WBC crafted this Briefing with the support and help of our Steering Committee who helped to review and analyze over 60 reports from both business and academic sources, many of which collaborate with Women Business Collaborative (WBC). Our analysis revealed a significant gap in specific data regarding the different races and ethnicities included under the WOC category.

The Briefing encourages corporations to more vigorously focus on attracting, retaining, and promoting WOC. By doing so, companies increase business performance from employee engagement to profits. 

This is a summary. Download the full briefing here.

Main Objectives

attracting women of color

In many ways the current system is stacked against WOC, and that inequity “begins at the very beginning.” If the gaps in representation at middle and upper levels of management, in pay, in inclusion and in acceptance are to be closed, the place to start is in attracting and hiring WOC across races and ethnicities.

promoting women of color

WOC of all races and ethnicities are largely excluded from managerial and leadership roles across industries, and the consequences to organizations are significant. According to a 2020 McKinsey report, companies in the bottom quartile in ethnic and cultural diversity underperform the top quartile with relation to profitability by 36%.

The Myth of Meritocracy

THE MYTH: Success is determined by individual achievement and not based on one’s inherited social status.

THE REALITY: Multiple factors contribute to an individual’s achievement and status including that: we do not all start out on equal footing. Systems of oppression inhibit marginalized populations from accessing resources that lead to health, wealth, power and privilege.


Attracting, hiring, and promoting WOC across all races and ethnicities are significant contributors to improving corporate growth, profitability, and creativity. However, without sustainable approaches for retaining the talented WOC hired and promoted, organizations will not achieve the long-term successful outcomes for which they are hoping.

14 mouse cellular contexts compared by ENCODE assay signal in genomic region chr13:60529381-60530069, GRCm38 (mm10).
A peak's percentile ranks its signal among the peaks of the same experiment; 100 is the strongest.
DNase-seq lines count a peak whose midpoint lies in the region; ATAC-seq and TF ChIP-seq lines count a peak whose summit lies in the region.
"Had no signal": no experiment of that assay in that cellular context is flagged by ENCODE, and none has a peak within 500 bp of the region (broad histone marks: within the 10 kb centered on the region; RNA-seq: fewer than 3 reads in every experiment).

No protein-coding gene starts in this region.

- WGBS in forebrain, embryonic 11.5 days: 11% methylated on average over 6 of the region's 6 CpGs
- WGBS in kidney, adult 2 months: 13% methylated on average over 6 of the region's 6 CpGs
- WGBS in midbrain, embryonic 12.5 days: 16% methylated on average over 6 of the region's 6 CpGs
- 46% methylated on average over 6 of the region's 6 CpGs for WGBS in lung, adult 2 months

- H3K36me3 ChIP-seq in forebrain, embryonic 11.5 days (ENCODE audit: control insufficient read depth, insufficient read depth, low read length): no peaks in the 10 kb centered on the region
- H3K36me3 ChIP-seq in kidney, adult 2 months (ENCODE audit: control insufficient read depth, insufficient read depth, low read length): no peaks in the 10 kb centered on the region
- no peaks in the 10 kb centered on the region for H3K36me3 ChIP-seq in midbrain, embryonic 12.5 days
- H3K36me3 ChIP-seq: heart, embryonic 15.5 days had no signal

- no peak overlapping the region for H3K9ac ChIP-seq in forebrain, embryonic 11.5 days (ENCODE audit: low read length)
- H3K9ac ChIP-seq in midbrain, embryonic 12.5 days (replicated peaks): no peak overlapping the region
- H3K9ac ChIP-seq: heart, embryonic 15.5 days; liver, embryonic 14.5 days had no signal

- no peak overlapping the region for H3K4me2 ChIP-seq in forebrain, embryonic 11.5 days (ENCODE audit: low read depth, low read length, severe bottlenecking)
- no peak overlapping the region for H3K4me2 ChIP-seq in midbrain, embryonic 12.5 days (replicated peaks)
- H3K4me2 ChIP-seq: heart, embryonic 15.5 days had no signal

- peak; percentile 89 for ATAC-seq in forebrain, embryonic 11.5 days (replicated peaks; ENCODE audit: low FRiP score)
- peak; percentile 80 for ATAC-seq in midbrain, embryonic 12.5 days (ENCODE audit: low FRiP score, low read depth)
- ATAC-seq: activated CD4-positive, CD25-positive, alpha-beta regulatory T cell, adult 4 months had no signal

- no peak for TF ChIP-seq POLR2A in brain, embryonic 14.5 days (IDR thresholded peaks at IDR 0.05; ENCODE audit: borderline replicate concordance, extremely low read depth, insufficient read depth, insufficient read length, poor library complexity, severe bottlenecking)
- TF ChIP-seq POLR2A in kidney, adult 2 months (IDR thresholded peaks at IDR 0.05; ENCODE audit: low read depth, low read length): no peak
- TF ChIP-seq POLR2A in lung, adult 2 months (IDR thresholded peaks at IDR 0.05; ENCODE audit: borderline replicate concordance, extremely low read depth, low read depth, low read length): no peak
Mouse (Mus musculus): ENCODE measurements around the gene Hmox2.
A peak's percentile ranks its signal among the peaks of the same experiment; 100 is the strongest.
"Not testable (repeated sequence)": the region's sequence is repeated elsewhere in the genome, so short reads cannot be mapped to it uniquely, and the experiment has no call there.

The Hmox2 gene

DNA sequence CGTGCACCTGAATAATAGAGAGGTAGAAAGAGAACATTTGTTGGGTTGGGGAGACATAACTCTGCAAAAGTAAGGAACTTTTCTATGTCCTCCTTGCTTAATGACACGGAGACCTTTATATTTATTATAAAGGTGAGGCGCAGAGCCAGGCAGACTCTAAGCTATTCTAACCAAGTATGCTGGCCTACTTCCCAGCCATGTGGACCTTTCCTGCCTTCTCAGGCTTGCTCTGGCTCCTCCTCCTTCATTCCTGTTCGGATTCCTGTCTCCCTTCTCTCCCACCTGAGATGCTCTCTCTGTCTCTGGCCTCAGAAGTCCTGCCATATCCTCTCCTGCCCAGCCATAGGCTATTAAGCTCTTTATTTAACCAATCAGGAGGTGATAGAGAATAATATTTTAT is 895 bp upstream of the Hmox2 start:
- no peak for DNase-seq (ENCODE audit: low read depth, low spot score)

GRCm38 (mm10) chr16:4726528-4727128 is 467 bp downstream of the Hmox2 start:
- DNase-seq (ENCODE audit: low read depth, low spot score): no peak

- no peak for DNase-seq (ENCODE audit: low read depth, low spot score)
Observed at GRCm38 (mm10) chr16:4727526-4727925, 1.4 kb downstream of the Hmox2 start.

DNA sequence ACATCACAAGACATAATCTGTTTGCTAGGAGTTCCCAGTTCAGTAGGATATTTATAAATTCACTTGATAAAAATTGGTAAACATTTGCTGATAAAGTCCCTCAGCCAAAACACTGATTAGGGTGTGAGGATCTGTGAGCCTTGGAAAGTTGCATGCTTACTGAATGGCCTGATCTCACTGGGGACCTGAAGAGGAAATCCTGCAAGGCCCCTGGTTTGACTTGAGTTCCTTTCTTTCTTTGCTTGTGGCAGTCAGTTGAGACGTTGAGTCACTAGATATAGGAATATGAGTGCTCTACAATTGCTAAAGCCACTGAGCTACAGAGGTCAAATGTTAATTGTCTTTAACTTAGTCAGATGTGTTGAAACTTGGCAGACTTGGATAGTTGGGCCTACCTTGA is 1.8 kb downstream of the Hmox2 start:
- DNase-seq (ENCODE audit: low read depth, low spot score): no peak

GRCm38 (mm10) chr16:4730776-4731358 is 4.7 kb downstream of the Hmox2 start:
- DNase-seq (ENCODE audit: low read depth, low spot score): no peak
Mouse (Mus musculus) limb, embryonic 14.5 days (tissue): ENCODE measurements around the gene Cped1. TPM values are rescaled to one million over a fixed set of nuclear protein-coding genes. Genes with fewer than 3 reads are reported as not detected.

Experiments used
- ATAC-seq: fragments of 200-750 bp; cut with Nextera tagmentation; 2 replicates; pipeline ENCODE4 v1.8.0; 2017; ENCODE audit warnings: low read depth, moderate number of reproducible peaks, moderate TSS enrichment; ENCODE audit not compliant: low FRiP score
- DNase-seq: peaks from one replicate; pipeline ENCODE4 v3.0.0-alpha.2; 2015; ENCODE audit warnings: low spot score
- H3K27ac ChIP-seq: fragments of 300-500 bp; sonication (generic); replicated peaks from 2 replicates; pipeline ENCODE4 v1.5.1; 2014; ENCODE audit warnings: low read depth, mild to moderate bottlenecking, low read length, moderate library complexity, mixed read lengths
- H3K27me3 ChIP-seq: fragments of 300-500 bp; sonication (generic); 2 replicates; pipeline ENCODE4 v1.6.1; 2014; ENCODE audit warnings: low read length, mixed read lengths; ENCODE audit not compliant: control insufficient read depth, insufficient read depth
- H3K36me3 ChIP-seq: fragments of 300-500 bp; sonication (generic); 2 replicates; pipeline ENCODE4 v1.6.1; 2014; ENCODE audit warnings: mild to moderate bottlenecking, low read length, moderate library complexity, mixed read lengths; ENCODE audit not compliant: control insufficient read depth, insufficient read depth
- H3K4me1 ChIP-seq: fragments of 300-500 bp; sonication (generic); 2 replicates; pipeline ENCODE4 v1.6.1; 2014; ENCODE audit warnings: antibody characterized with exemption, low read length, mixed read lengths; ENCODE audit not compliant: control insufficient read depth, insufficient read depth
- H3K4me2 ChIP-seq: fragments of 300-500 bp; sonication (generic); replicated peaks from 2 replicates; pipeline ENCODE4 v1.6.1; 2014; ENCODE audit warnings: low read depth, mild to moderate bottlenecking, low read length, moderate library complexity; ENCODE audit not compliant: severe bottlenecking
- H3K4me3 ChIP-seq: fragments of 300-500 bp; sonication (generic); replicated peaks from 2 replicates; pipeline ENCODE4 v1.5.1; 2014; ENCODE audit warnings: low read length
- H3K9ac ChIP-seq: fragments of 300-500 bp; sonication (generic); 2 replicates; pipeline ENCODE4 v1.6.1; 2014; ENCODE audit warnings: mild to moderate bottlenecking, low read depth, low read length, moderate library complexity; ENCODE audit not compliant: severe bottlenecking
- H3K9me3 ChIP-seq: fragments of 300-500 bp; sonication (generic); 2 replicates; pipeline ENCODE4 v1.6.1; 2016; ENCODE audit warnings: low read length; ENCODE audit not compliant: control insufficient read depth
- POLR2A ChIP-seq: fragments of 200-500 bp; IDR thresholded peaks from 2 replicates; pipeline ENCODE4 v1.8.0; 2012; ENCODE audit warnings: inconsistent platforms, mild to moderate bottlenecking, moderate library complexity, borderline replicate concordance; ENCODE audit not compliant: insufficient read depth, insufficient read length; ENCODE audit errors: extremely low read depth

Three Strategies for Retaining Women of Color:

  1. Prove Women of Color Can – and Do – Advance 
  2. Encourage Authenticity
  3. Provide Options for Flexible Work

where we need to go

The purpose of this Briefing is twofold: To pinpoint what we already know and understand about equity and inclusion in the workplace for Black, Asian, Latina and Indigenous women; and to look at where more needs to be done to ensure ALL who fall under the umbrella of WOC are treated equitably.

Lack of disaggregated data and research about the many underserved populations that comprise the WOC population continues to be a major barrier to truly equitable corporate cultures, working to the disadvantage of both the women themselves and corporate profitability.

As a result, a commitment by both profit and non-profit organizations to disaggregate data by gender, race, and ethnicity is critical. Corporations must then use the data to remove bias across all career inflection points: attracting and hiring WOC, promoting them and retaining them. And managers need to be held accountable for what the numbers reveal.

As we continue to conduct research and gather data by specific races and ethnicities, we must keep the work of equity and inclusion moving forward without interruption.

Action Items Checklist:

  • Develop Metrics
  • Continually Confront Unconscious Bias and Stereotypes
  • Encourage Men and White Women to Step Up as Allies and Sponsors 
  • Start Early
  • Combat Isolation, Foster Inclusive Cultures, and Encourage Authenticity

In conclusion

This Briefing will hopefully serve as an impetus for corporations to more aggressively focus on attracting, retaining, and promoting WOC. If they rise to that challenge, they will be benefitting both women of color and their bottom line. They will be helping ensure that the following goals set by WBC and our partners will become realities on or ahead of schedule:

  • 15% of Fortune 500 and S&P 500 CEO roles are women by 2025 and 20% by 2030.
  • Women constitute 20% of those being considered for CEO roles by 2025 and 30% by 2030.
  • 10% of all women in the C-Suite are women of color by 2030.
  • 8% and 17% of women occupying the C-Suite have substantial P&L responsibility by 2025 and 2030 respectively.
  • 25% and 30% of candidates assessed for C-Suite roles are women by 2025 and 2030 respectively.
  • Equal numbers of men and women receive detailed information on career paths leading to line management roles by 2025.
  • 30% of the Fortune and S&P 500 and Russell 3000 board seats held by women by 2025 and 40% by 2030.

This is a summary. Download the full briefing here.